Thomas Riversdale Colyer-Fergusson was just 21 years old and an acting captain in the 2nd Batallion of the Northamptonshire Regiment when he performed the deed which earned him the Victoria Cross.
Colyer-Fergusson, who was born on February 18, 1896, won his honour for incredible bravery at Bellewarde in Belgium on that day – the same day he was shot dead by a sniper.
According to the London Gazette, his Victoria Cross citation reads: “For most conspicuous bravery, skilful leading and determination in attack.
“The tactical situation having developed contrary to expectation, it was not possible for his company to adhere to the original plan of deployments, and owing to the difficulties of the ground and to enemy fire, Captain Colyer-Fergusson found himself with a sergeant and five men only.
“He carried out the attack nevertheless, and succeeded in capturing the enemy trench and disposing of the garrison.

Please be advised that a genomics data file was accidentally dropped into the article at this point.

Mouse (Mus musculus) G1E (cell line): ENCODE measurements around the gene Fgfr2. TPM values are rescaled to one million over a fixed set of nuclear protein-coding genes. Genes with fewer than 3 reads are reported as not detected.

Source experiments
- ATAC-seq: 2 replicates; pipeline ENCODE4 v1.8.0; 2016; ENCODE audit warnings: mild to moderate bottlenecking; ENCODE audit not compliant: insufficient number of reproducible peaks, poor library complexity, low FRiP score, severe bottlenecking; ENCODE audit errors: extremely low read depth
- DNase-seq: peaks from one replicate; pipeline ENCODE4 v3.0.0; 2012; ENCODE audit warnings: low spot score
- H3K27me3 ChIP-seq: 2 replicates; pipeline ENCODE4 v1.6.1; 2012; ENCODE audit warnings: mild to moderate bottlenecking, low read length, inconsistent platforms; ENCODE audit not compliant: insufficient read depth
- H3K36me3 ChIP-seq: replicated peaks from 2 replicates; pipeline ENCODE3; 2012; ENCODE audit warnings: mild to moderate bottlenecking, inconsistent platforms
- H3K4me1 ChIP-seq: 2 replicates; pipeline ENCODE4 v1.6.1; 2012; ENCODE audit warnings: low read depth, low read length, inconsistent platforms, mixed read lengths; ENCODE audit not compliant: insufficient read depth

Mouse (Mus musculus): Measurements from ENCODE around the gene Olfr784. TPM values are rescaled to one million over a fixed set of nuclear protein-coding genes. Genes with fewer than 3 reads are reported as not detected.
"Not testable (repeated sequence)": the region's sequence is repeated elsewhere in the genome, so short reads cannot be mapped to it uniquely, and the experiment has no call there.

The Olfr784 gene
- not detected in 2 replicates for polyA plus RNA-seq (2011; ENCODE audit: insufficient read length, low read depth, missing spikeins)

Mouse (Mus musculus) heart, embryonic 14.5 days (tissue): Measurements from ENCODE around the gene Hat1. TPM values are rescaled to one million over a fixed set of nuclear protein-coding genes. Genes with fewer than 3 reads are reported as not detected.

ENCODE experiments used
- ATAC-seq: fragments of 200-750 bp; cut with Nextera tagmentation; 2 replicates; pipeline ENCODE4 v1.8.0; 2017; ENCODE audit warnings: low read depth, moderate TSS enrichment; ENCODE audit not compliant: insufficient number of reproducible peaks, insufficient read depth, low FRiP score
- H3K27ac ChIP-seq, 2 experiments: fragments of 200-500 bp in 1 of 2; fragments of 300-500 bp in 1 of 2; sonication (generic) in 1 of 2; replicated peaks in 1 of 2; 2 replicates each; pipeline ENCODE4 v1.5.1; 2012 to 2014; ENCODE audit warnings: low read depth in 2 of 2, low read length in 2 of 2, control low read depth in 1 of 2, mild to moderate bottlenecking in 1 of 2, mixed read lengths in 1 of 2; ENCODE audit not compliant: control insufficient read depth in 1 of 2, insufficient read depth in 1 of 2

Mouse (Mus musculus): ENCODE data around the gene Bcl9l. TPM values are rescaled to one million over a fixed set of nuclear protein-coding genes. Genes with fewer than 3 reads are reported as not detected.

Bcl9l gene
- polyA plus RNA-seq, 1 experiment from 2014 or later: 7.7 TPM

“His party was then threatened by a heavy counter-attack from the left front, but this attack he successfully resisted.
“During this operation, assisted by his orderly only, he attacked and captured an enemy machine gun and turned it on the assailants, many of whom were killed and a large number driven into the hands of an adjoining British unit.
“Later, assisted only by his sergeant, he again attacked and captured a second enemy machine gun, by which time he had been joined by other portions of his company, and was enabled to consolidate his position.
“The conduct of this officer throughout forms an amazing record of dash, gallantry and skill, for which no reward can be too great, having regard to the importance of the position won.
“This gallant officer was shortly afterwards killed by a sniper.”
He is buried in Menin Road South Military Commonwealth War Graves Commission Cemetery.
There is a memorial in his memory in St Peter’s Church, Ightham, Kent.